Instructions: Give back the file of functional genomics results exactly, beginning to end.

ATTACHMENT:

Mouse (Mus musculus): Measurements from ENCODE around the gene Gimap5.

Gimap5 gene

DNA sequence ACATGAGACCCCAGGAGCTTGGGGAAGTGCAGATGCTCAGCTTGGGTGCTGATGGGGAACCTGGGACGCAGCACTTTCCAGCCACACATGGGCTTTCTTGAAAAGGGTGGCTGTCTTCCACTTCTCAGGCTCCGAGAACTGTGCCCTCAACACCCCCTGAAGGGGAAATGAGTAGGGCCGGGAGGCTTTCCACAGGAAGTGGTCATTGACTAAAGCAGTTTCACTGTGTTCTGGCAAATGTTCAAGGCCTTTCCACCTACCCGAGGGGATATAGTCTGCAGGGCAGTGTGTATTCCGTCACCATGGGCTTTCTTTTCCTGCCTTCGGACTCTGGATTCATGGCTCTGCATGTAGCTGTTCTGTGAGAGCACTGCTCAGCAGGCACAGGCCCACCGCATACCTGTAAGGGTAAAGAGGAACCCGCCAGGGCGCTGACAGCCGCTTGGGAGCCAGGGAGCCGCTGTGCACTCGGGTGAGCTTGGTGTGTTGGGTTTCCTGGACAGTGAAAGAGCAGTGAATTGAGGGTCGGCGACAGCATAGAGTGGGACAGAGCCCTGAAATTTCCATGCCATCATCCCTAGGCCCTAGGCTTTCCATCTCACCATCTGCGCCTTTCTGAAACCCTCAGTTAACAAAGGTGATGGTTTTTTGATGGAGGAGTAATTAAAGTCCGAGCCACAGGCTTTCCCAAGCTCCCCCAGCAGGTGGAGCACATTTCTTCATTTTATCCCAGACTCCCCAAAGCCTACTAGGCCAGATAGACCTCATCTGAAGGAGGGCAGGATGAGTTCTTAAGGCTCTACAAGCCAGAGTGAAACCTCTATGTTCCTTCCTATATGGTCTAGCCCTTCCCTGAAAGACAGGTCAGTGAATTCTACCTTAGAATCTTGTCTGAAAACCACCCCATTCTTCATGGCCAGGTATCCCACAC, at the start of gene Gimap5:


Mouse (Mus musculus): Measurements from ENCODE around the gene Gimap5.

Gimap5 gene

DNA sequence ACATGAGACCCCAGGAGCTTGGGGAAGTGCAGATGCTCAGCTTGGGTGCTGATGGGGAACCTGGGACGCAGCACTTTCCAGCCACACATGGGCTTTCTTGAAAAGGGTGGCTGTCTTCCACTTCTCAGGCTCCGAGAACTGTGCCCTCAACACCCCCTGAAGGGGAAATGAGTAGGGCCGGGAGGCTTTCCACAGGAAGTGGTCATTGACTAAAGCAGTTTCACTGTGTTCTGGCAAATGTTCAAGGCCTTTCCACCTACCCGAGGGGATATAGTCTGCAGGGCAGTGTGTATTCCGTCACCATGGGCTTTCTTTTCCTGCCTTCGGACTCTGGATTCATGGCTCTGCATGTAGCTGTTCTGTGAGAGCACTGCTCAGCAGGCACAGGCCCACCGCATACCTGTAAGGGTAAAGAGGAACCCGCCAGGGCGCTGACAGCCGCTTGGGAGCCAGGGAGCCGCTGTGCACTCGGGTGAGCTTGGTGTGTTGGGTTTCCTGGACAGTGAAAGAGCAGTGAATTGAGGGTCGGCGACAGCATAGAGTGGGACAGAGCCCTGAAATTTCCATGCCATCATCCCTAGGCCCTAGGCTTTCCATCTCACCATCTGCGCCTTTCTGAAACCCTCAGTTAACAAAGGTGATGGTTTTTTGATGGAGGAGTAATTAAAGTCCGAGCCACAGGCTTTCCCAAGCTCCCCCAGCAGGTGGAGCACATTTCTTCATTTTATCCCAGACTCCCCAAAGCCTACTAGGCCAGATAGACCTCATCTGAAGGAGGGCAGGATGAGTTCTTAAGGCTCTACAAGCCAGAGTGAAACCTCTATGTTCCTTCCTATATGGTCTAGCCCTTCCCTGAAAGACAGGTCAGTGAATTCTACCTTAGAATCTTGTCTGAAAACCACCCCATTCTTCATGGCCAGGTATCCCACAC, at the start of gene Gimap5: